An excellent piece from Seth Godin
A hundred years ago, if you wanted to know what time it was, you had to make a significant investment–in a watch.
Twenty years ago, Timex made it clear that if you merely wanted the time (not jewelry) it would be about $15.
And five years ago, every kid with a cell phone got the time as a free bonus.
And yet there are still watchmakers. Still Rolex and Patek and the rest. Some of them are having great years.
Clearly, they don’t sell the time. They sell jewelry. Exclusivity. A souvenir.
One reason to buy a watch (or a book) is because you want to possess it, show it off, give it to your grandchildren. Holding a book is a luxury, one for which you pay a premium. There are few books that contain information unavailable anywhere else, and fewer still that can’t be bought more cheaply and easily as an ebook.
In the non-fiction category, the reasons to buy a book are smaller still. With a novel or a significant work of non-fiction research, the book itself might be part of what you’re paying for. In a busy universe, though, if all you want is information, you can probably find it faster and cheaper without the book part coming along for the ride.
And so 90% of the people who read my blog don’t buy my books, figuring that they can get the information (or at least enough information) for free. This is as big a change as the time-keeping change that rocked the watch world. You no longer have to pay a book toll to get information.
Sam Harris is worried that this means the end of authors. At some level he’s correct: the lack of a barrier means the number of authors is skyrocketing, yet the sales per author are going down. eBook distribution means that everyone can be everywhere, but it also means that more choice generates less income for each writer.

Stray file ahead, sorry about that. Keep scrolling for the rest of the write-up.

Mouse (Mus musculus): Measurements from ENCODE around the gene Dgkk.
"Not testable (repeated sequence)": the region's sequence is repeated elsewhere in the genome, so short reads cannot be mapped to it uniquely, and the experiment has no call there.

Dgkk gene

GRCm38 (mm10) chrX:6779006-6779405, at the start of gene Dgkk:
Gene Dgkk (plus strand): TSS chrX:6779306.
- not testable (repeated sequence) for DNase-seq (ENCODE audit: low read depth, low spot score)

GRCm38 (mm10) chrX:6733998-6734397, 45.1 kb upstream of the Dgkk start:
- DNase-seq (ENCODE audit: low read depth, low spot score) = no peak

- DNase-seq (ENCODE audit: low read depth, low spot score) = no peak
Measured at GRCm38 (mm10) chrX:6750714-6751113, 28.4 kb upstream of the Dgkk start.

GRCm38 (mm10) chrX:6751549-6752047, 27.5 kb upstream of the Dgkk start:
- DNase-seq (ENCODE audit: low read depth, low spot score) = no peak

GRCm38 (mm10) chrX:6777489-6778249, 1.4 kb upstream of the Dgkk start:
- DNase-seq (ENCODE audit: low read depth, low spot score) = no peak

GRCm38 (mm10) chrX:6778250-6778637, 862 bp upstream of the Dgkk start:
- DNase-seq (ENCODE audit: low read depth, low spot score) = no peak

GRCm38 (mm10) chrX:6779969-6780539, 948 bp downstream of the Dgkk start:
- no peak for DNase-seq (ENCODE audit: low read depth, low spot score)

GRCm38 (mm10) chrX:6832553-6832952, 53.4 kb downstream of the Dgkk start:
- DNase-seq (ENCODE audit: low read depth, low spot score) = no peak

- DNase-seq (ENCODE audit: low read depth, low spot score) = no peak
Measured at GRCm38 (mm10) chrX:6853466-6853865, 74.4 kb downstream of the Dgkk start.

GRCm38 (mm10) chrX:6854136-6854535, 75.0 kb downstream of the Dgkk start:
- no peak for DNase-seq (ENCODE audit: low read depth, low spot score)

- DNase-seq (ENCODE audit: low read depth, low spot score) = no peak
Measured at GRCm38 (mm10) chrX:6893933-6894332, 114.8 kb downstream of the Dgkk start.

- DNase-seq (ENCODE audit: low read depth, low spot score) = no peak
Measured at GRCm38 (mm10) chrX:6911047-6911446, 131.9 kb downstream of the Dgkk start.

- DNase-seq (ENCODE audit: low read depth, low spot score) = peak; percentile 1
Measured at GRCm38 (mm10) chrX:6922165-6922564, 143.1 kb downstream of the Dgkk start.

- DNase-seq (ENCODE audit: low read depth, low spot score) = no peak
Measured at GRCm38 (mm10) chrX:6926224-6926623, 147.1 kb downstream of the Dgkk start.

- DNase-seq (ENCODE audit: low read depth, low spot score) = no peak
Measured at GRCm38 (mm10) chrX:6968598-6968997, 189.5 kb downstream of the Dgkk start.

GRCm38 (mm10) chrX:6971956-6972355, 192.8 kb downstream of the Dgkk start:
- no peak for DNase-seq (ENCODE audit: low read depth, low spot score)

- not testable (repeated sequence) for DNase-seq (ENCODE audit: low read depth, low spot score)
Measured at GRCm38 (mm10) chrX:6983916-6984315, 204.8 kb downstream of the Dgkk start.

It’s as if the watch business had 100,000 competitors in it.
Patronage is one answer. The way it makes you feel to put a dollar in the busker’s guitar case, or to buy a CD even though you know how to listen for free. I get pleasure out of buying books, I like supporting the genre (even though the vast majority of the money I spend goes nowhere near the person who took the creative risks). Patronage, though, doesn’t make an industry work.
No, the future of books lies in amateur authors, together with the few superstars with a big enough tribe or a big enough reputation to earn significant advances and royalties. (And yes, a ‘middle class’ of authors with a big enough tribe to make a living, but nowhere near what it takes to make it big.) The big middle, though, the writers who earned enough on tolls–those guys are in big trouble long term. As Esther Dyson predicted fifteen years ago, they are going to have to become troubadors again, traveling, selling live events, doing speeches, etc.
You don’t have to like it but that’s how it’s sorting out. Anyone know what time it is?